SEFTON RANI – [Crossroads] – 12 Sept-6 Oct, 2023
Sefton Rani sees himself as a sculptural painter. His work is primarily created with solidified paint skins which he uses to investigate the materiality of paint and how far it can be pushed. The paint skins, which are formed on glass, plastic or objects, once dry, are peeled off and enhanced with various materials and methods. He often uses text, found objects, combustion and natural pigments such as pounamu (greenstone) dust, charcoal or rust. This process enables him to ‘paint time’ and allow the historical journey of creation to enhance each piece.
In his youth he worked for a time in a paint factory. There he observed build-ups of paint and detritus – a key reason for using this unusual material and methodology. He encourages the apparent aging of his work surfaces, reflecting the influence of wabi sabi, the Japanese aesthetic described as “beauty that is imperfect, impermanent and incomplete.”
Of Cook Island heritage, his work enables him to explore his “Pacificness”. He refers to completed works as “urban tapa” which is influenced by the marks and forms of traditional tapa, carving, tattoo and tivaevae. Informed by these narratives and imageries he uses modern materials and motifs to reflect and share his own ideologies, identity and imagination.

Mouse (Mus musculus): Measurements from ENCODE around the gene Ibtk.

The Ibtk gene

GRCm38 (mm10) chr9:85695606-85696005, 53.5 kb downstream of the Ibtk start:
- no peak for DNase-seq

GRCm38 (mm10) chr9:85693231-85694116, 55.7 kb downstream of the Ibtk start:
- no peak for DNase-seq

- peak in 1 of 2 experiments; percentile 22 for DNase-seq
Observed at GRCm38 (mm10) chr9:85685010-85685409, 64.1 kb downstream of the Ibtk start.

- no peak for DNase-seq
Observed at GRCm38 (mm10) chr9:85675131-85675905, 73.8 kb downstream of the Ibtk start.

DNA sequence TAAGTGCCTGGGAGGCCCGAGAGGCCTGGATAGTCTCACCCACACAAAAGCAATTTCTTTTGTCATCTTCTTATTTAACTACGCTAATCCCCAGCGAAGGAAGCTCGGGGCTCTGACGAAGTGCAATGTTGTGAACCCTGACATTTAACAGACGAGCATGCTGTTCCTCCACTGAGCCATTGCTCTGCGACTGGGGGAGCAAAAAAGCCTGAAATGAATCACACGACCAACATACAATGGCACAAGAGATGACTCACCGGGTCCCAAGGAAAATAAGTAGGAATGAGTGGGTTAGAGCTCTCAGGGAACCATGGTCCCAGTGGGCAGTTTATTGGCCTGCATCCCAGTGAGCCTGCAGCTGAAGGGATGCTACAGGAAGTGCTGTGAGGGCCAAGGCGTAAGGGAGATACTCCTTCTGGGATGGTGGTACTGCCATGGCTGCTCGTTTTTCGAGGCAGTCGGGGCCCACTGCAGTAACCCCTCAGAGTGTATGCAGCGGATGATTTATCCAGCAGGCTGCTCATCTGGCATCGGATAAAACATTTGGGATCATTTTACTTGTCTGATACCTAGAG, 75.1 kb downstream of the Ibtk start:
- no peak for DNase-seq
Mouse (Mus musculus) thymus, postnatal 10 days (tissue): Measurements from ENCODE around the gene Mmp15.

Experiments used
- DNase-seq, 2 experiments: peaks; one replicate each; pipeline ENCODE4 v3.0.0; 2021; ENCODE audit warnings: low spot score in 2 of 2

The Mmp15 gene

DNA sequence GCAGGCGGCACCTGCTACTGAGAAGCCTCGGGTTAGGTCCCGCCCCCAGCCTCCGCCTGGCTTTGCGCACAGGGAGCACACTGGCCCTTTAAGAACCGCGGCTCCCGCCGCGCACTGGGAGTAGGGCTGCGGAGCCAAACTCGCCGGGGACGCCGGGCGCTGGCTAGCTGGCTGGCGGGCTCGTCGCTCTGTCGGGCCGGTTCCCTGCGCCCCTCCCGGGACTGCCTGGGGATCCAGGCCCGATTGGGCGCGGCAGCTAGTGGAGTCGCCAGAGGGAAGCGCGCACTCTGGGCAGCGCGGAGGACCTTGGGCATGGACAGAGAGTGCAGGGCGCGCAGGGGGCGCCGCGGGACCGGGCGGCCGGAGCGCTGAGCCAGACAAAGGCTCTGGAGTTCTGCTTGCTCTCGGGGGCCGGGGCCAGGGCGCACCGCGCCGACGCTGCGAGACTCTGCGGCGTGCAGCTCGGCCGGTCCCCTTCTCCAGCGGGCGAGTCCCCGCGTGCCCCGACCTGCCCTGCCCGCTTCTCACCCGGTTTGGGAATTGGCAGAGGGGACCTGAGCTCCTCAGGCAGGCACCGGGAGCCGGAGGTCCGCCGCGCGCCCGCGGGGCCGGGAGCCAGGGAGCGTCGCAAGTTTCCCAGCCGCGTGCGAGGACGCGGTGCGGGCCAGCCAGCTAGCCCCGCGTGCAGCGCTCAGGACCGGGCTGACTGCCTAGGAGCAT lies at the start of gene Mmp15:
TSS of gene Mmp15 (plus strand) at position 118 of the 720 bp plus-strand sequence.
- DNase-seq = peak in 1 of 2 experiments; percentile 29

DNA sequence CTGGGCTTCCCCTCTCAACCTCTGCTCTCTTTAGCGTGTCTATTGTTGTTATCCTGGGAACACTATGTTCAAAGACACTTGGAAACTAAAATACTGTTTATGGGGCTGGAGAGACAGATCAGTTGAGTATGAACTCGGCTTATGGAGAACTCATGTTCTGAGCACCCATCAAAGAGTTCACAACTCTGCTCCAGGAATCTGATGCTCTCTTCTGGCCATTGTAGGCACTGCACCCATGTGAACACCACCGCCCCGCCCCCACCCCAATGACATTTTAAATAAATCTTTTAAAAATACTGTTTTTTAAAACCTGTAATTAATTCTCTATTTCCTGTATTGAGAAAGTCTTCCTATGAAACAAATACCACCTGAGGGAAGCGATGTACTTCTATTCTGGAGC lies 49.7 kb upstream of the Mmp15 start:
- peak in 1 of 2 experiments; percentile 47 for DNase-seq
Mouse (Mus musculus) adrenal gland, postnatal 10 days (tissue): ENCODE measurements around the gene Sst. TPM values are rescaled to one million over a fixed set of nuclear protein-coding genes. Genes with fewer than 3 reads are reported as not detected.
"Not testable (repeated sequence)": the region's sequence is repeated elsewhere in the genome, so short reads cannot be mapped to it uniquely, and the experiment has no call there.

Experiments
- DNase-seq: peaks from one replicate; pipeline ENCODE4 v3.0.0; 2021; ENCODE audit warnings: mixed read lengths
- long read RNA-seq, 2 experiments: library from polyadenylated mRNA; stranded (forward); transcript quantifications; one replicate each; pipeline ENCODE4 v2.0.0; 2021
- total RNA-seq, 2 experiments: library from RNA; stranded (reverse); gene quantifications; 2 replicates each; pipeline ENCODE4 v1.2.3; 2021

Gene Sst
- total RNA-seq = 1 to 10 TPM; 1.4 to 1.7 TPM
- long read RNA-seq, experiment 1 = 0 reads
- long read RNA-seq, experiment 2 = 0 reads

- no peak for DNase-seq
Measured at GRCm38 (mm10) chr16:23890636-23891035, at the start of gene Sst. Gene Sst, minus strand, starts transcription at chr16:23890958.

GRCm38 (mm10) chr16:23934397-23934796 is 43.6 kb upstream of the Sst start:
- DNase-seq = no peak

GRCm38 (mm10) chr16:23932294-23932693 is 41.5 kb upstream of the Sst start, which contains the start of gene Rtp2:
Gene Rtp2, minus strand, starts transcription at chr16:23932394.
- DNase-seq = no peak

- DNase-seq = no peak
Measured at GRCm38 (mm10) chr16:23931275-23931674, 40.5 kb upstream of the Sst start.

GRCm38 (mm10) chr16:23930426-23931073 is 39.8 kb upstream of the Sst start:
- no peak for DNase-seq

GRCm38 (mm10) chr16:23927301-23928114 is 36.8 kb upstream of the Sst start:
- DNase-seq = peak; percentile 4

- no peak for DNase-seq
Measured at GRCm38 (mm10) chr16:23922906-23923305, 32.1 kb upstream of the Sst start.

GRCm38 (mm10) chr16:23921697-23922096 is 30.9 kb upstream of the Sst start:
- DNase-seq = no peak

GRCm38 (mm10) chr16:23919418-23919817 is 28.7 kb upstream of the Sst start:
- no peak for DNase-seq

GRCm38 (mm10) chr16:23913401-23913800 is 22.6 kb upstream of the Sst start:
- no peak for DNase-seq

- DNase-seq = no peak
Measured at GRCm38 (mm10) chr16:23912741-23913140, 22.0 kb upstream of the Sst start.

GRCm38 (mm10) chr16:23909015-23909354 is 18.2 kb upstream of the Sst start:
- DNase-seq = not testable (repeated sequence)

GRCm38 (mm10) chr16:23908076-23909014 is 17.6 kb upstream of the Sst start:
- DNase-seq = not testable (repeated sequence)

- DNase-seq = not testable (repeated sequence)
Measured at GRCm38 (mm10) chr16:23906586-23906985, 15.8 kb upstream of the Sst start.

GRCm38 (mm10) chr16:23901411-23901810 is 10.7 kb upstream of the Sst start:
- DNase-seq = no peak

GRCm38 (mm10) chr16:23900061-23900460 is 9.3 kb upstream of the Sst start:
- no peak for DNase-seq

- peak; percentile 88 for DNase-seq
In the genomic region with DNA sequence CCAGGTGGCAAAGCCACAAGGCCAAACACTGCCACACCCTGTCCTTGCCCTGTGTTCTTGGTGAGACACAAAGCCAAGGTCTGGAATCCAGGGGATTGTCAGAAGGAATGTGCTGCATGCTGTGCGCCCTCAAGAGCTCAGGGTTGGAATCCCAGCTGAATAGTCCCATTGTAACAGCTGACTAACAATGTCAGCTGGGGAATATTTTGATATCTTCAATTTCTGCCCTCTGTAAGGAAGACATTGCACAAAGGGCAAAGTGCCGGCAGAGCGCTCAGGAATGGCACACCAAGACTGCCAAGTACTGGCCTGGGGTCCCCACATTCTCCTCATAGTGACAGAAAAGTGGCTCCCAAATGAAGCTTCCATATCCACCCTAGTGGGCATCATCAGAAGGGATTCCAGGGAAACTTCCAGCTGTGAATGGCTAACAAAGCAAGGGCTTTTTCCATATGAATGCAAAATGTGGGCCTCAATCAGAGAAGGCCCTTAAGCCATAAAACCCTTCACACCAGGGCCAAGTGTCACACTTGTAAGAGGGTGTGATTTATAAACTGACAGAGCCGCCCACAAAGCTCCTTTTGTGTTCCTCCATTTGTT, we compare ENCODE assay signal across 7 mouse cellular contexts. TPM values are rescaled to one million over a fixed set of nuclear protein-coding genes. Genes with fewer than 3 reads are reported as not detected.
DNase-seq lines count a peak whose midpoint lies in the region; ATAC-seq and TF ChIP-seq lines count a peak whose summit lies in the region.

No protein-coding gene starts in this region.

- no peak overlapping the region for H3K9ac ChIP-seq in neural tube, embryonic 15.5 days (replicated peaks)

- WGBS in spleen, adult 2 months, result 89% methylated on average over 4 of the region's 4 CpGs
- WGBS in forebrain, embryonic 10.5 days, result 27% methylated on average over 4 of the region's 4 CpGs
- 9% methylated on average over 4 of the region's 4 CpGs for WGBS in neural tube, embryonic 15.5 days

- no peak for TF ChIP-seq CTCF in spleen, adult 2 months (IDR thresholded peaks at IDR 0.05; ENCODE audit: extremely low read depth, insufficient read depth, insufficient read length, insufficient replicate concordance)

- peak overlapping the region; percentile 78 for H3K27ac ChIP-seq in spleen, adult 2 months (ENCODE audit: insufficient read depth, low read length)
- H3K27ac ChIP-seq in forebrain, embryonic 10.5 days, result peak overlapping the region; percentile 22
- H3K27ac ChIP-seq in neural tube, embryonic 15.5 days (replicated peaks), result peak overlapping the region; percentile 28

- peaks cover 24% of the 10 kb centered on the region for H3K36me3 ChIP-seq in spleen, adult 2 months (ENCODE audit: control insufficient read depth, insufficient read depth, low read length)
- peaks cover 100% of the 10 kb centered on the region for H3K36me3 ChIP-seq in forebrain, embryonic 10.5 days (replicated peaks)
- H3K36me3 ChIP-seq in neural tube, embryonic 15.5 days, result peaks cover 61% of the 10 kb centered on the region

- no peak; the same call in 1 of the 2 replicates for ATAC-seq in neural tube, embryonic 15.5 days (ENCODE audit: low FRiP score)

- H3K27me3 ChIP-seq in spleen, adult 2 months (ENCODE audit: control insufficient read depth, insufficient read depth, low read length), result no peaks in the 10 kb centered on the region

Sefton Rani’s work is multi-layered and his own experience of life has inevitably left its mark. He and his wife recently lost their home and his studio when Cyclone Gabrielle struck Piha. These paintings are coloured by the shock and loss that accompanies a natural disaster, plus the difficult process of repairing and rebuilding (a grinding reality that we in Christchurch know only too well.) Through this disaster Rani has also come to reflect further upon losses suffered by Pacific peoples during the colonial period. Yet somehow, despite the darkness of many of the works in this show, [Crossroads] leaps with dynamism. The blacks shine with reflected vitality and spark with light, the whites feel clean and pure, the red shows a wound that will heal.
ARTIST TALK: Thurs 14 Sept, 12noon
Article by Claire Chamberlain: ‘Industrial Camouflage’, Takahē magazine T108